On the other side is a densely treed area to camp in with numerous spots most of which never get any sun.
Some like this but I need the sun for the solar panels and be warm.
It looks heavily used in there but no one is in there presently.

There are two long drops in the campground.  That is the only improvement.  There is no water, not even picnic tables.  It is pure boondocking camping.  In fact the camp host doesn’t even have to maintain the pit toilets.  One day an Idaho Land personnel person came by and serviced the toilets.

The most impressive thing about this campground is how clean it is.  Usually this type of campground where it is free and has no amenities is heavily abused and littered.
What a nice fungi.

In spite of all the available spots to camp here, after touring about one late afternoon these people just had to stop and stay right behind us.  Why?  Why must people do this to us?!!
They left early on the morning.
Sorry, I just have to grumble at this type of behavior all the time.

Okay there is one bad thing...the flies.  There is a good crop of them and they are annoying in getting inside every time I open the door.  Pesky things they are.

Tuesday, September 21, 2021

Found It!


It is cold.  Too much shade. 

I walked around the campground and found a better spot in full sun and moved there.

Ahh...this is nice.  Thanks Dad.

This is the panel I covered the problem window years ago.  Since I could not figure out what part of the window was leaking I covered the entire window as it wasn’t used anyway.

It wasn’t until I got up on the roof that I discovered the leak.
Gee, wonder how long that has been that way?

I peeled and scraped away the cracked silicone sealant.

Now it has a new bead of better caulking around it.
That is my step stool down there.  Yep, it is a long way down.
Fun stuff hanging over the edge upside down on a rounded roof.

25 Cent Camp


This campground was less than ten miles away from my Mexican lunch.

It is Stanton Crossing and run by Idaho’s Land something. It is free with a ten day limit. 

I found a spot off by ourselves, parked, stepped out and found a quarter on the ground.
The camp had a name now.

We moved down here but it wasn’t far enough to escape the nasty weather.
The first day it rained and was cold.  Very cold.
Back at Sun Valley was worse so we had that going for us.

I got the heater up and running.
Beans sits in front of it at times. 
 I petted her after this photo was taken and her butt was too hot to touch!
Silly cat.

Being cooped up inside all day I got to looking for something in the overhead and discovered things wet.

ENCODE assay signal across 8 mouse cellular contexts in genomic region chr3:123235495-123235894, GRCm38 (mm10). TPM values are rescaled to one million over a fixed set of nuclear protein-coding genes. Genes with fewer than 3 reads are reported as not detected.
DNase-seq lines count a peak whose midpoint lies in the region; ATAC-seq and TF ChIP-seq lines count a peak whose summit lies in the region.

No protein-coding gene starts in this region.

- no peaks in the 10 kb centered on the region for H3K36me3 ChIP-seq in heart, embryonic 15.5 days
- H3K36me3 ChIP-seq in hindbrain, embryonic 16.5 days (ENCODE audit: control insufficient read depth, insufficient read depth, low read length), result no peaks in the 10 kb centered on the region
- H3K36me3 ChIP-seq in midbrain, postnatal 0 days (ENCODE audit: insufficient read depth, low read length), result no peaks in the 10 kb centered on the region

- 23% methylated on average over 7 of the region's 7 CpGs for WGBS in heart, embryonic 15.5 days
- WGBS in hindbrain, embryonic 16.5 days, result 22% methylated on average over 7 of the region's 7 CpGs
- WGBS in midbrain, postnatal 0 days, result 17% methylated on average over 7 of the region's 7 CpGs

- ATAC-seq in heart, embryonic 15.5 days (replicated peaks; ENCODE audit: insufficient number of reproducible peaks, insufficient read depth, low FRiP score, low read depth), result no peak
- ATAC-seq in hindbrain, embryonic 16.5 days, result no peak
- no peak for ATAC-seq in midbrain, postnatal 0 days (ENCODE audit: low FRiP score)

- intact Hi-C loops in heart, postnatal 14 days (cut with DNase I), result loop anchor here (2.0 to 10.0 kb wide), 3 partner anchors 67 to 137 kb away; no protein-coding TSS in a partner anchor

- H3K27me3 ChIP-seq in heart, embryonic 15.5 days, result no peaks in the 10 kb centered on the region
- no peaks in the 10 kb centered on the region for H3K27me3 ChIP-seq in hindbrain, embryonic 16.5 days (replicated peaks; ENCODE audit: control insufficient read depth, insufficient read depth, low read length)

Water was coming in around this window...somehow.  This has been an ongoing problem and years ago I blocked off the entire window from the outside.  So I had this to deal with when it is nicer out.

Sunday, September 19, 2021

Errands and Eating


We left Sun Valley in the morning and stopped at Hailey to fill the water tank.  Then on to Bellevue.

Bellevue had a pet store where I could get Beans another bag of high priced grain free gourmet kibble.
I checked out three thrift stores - no books of interest.
Next was grocery shopping but it isn’t a good idea to grocery shop when hungry so I went to the Mexican restaurant next door first.

Their special for the day, on the big screen behind the gentleman, 
was a carne asada burrito so I went with that.

The plan was to eat half and save the other half for dinner.
Well that didn’t happen; I ate it all.
Sooo good!

At the checkout in the grocery store this sign amused me.

On to our next home site.

Saturday, September 18, 2021

We Have to Evacuate


It is time we leave Sun Valley.

This is way too cold for me.  I might die.

Its okay though as there is a sixteen day limit to stay here and we will have been here thirteen days when we leave.  The forest service guy has been by twice already checking plate numbers against dates.

I just don’t want to end up like this.
Time to move on.

Soon the snows will come and the ski runs will be in full swing.
Sun Valley is quite popular among the skiers world round and has some history to it.

They can have it.  
Beans and I will be warm in the desert while they are freezing.

Friday, September 17, 2021

Corral Creek Canyon


A four mile long dirt road takes you up into the canyon.

Corral Creek itself.

At the end of the road is a parking area at a trailhead.

Gee, I have some socks that must be close to 10-15 years old.

A small dam built by beavers.
These amaze me.  How do they know where to build and where not to build?

This is an old sheep corral, probably where the creek and canyon got its name.
It is no longer in use.

Nowadays the sheep are herded on down the streets of Ketchum from their summer grazing lands high in the mountains.  It is an annual weeklong festival taking place in the first week of October.  From there the sheep will be loaded up and trucked to their winter grazing areas in Utah and California.